There are many different ways to build muscle. People have achieved success on high volume programs and low volume programs, high reps and low reps, training frequently and training infrequently, utilizing slow reps and fast. But regardless of the different components that garner greater attention or are regarded as being ‘most important’ none of these routines or programs speak to what is truly at the heart of muscle growth.
The secret to building muscle lies in the relationship between total demands (stress) placed on the muscle through resistance training and the time between, and frequency of these bouts of stress (recovery time). In simple terms, muscle hypertrophy (growth) is dependent on the effectiveness of a workout or program in stimulating a growth response and the time given to recover from the workout or program. Muscles require a stimulus which is strong enough to induce an adaptive response (viz. a change in size or functional ability) and ample time to recover and reap the full benefits of the stimulus. If either the stimulus is not strong enough or the recovery time not long enough or both, then muscle development cannot and will not occur.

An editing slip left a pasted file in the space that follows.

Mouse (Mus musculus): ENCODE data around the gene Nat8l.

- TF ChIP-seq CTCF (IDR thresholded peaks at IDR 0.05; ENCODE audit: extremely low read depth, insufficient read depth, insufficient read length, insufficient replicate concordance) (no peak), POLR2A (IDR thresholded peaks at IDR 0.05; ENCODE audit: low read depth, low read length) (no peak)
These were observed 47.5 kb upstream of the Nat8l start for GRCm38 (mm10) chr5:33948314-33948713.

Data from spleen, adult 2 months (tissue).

Many trainees will train and train…and train some more, without giving consideration to how much time they allow themselves to recover systemically from all that training. As if a day here and a day there is enough for the body and muscles to not only recover from the workout but also from the numerous other stresses that are imposed upon them from daily living.